Earlier this week, I wrote about the negative impacts of the Internet on society. Today’s news chum deals with a similar subject: the impacts of the Internet and technologies on industry and academia:
- Let’s Go To The Movies… Let’s Go To A Picture Show. Technology is having a big impact on your local theater. The model is changing: people have discovered there are many different ways to go see a movie. The theater an aging industry that’s been run more or less the same way for generations, and it’s competing with a host of technologies and distribution channels that make it unnecessary to schlep to the multiplex at a set time. But strangely the business is hanging in there, largely due to big-budget, multiple-picture franchises. People are going to the newer theaters, impacting older multiplexes. Even then, the industry tend is towards upscale theaters with reservations, plush seating, drinks, and other fancy amenities. This is raising ticket prices to between $18 and $20, with even higher prices for 3D movies. People wonder why I go to so much live theatre, and I tell them I can get tickets usually for prices comparable to movies (especially through services such as Goldstar). I’m paying $17.50, with service charges, for tickets to Company in North Hollywood. Why go to the theater when the theatre is so cheap!
- You Turn Me On, I’m a Radio. The movie theater isn’t the only place impacted by radio. Modern technologies, such as satellite radio, Internet radio, and MP3 players are killing terrestrial radio, which is increasing seeing commerical bloat… which further drives people away. You can’t easily get portable radios these days (when was the last time you saw someone listening to a “transistor radio”); the primary listening place for radio now is the automobile. And even auto manufacturers are moving away from AM and FM — for example, new Fords will be able to play music off the Amazon Cloud. Radio will soon only be used for traffic reports and news, and that is most likely only because Google News and Google Traffic Maps makes one take their eyes off the road. These changes also have an effect on artists: as music streaming has grown, artists have seen their royalties drop (because the streaming services don’t pay the same royalties as radio).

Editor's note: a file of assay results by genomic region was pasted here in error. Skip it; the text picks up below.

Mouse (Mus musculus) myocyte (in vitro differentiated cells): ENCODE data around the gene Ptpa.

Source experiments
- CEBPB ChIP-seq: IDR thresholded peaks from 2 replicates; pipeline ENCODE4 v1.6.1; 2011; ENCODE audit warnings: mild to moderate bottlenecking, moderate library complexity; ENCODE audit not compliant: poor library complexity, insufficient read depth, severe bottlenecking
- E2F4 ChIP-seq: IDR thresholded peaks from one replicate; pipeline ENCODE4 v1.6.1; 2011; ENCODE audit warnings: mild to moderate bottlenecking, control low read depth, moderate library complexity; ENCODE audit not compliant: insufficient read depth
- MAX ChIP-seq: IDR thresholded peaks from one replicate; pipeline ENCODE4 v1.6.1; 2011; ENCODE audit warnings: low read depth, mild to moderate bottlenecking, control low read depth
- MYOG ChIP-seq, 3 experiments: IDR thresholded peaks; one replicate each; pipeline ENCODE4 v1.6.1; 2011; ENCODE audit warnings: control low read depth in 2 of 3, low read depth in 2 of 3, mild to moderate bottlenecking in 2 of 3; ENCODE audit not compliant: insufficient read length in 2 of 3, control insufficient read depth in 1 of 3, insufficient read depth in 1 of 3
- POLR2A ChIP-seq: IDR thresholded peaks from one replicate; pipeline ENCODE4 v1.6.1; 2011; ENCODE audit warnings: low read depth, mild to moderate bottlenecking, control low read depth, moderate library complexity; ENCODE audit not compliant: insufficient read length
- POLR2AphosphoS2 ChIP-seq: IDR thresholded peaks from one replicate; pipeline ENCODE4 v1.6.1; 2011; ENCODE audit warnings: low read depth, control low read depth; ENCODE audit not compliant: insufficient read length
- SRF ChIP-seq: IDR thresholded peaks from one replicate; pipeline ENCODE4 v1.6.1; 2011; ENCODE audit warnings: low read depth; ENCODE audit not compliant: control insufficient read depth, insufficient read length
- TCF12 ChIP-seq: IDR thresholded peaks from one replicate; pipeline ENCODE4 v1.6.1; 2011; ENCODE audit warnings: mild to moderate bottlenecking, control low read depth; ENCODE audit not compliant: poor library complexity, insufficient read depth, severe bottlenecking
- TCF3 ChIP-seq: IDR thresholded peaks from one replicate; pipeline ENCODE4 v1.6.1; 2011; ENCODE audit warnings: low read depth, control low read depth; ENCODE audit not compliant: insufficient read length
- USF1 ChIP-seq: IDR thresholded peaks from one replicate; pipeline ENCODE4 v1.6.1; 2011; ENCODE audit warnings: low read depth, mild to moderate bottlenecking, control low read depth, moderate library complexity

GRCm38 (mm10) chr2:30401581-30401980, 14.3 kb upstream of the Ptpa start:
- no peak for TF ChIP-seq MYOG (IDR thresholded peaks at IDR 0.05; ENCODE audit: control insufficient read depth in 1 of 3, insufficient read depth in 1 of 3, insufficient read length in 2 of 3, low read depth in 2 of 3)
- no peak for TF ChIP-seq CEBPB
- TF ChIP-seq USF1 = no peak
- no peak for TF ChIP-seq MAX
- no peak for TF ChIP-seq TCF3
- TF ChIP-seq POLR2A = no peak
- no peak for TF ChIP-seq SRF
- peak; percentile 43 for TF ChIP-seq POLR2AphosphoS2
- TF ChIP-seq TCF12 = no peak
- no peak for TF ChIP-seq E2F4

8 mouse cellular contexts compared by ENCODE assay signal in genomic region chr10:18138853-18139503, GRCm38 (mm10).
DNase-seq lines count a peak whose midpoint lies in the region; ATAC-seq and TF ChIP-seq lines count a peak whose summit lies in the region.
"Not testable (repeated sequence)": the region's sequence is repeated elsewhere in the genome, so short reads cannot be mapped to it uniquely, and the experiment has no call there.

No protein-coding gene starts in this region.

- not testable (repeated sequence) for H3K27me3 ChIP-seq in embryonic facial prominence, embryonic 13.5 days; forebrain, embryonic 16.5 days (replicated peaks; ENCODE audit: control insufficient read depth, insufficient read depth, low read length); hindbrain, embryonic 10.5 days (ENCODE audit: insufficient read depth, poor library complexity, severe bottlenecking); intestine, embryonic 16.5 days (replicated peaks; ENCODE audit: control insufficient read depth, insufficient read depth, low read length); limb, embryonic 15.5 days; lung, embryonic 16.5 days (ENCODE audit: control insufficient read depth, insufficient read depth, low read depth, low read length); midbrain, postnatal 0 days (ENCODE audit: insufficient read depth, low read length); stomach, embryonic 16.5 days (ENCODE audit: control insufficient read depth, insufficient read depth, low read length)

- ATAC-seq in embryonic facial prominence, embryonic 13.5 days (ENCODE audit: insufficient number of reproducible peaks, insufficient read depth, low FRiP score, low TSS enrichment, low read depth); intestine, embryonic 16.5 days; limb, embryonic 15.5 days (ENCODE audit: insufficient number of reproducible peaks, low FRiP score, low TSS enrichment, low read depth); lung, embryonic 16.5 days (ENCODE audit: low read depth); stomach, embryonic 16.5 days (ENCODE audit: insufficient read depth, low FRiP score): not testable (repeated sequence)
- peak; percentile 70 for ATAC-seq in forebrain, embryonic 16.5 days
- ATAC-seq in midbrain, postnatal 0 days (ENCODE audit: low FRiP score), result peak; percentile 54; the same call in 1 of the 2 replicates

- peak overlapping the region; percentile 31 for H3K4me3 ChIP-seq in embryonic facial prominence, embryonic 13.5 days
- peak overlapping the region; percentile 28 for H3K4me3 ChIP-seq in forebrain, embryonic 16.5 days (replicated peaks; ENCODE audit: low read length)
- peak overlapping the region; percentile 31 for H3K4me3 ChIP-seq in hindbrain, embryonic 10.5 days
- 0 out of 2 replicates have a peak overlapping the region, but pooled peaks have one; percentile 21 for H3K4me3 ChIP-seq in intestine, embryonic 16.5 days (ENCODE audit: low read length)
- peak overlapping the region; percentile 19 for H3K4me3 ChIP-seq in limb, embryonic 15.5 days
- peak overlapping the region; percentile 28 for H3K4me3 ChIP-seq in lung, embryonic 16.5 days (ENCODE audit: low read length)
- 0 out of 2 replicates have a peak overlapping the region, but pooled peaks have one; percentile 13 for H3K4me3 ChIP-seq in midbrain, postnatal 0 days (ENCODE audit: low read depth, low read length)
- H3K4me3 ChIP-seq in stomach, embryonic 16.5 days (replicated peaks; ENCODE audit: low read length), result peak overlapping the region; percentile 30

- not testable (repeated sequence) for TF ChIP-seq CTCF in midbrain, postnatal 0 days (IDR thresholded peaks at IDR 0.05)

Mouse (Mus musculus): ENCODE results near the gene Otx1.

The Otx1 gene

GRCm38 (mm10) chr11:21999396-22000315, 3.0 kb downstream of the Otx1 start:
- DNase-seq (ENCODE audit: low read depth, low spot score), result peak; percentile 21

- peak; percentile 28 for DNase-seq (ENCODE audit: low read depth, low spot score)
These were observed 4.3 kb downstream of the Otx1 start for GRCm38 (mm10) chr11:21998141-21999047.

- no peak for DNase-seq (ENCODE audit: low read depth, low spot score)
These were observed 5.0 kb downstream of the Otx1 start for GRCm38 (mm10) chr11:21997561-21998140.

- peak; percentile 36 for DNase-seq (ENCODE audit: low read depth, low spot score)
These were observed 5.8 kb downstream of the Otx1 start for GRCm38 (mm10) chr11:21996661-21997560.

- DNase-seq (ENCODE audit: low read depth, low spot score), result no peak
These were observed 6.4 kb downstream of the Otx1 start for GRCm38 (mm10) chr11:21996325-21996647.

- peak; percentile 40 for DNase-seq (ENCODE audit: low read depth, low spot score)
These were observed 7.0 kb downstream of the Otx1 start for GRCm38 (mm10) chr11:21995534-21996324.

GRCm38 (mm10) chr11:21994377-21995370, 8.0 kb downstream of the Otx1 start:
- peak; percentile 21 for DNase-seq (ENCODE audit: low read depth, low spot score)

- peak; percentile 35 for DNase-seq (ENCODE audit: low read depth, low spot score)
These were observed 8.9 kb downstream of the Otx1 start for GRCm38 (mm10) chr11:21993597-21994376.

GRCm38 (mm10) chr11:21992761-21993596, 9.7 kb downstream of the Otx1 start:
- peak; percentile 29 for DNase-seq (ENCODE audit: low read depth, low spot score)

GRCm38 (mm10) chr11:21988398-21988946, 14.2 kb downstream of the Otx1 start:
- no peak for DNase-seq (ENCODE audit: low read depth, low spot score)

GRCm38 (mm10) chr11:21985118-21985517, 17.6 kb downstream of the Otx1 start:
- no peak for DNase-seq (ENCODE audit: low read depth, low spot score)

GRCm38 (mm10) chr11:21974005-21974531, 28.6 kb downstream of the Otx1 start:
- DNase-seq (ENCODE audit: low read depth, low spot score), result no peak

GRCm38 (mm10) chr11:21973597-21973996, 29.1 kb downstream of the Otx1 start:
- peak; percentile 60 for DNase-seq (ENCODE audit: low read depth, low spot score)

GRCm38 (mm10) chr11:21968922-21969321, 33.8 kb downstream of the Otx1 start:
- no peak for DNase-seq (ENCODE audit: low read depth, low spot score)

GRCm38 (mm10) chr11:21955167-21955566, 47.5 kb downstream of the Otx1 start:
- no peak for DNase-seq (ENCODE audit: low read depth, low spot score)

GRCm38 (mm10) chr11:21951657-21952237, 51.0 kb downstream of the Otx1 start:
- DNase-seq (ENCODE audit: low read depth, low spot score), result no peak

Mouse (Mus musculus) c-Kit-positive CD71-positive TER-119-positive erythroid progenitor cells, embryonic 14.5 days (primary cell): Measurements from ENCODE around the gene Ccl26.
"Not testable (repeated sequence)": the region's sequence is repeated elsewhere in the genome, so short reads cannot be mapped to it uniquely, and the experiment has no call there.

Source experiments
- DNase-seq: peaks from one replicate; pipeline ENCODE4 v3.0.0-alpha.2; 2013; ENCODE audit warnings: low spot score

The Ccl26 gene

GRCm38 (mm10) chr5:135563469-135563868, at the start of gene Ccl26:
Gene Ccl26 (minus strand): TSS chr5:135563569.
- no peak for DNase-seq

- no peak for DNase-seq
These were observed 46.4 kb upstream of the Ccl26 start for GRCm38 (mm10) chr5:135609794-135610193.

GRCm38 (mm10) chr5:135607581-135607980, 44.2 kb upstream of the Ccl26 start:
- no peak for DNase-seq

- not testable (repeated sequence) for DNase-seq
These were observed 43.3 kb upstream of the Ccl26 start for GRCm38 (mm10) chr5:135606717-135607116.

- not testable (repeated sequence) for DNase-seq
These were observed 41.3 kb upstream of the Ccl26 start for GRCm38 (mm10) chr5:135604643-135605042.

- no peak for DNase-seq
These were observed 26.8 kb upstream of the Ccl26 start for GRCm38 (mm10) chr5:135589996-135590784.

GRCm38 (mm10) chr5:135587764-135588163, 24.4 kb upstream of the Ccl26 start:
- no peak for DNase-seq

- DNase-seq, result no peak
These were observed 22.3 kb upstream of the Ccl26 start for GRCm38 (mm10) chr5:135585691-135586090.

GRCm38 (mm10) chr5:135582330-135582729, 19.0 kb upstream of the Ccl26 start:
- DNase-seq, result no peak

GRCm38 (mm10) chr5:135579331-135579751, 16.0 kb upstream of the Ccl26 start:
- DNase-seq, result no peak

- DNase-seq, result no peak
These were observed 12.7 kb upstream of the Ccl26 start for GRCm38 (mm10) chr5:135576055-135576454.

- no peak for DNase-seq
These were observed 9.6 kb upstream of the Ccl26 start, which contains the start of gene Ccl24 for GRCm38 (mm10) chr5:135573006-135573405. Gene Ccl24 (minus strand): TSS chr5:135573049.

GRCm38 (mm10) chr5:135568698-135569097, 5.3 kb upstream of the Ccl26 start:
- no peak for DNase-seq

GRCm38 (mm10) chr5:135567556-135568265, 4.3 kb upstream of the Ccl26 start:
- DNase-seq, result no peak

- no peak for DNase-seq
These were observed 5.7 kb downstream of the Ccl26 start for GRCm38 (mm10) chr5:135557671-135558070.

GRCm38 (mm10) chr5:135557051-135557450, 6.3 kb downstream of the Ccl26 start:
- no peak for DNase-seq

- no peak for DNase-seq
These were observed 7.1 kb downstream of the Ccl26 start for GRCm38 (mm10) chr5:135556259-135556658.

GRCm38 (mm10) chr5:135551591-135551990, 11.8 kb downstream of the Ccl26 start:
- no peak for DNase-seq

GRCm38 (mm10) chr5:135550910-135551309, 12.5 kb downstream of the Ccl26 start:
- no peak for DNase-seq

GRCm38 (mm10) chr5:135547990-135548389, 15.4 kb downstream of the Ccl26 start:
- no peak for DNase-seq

- In The Classroom. Even the classroom isn’t immune. The Daily Cal at UC Berkeley has an interesting article on how the classroom is being transformed. Large lecture sessions are being webcast (my daughter is in one such lecture for her Astronomy class), and interactions with the instructors occurs via Twitter and other mechanisms. Many find this approach liberating; I’d find it annoying.
- Strip Searches and Privacy. Even the lowly power strip is not immune. DARPA has funded a power strip that can be used as a launching point for network attacks. Presumably, this is via the power protection for the network lines or people using networking over electrical wiring, but still…. (and in a related article, it appears the LA Times at one point was serving malware off their deals site, but isn’t anymore). The “smart” powerstrip could conceivably monitor what you do as well. But privacy is at risk from many things… from proposed car black boxes to those e-readers that people like so much.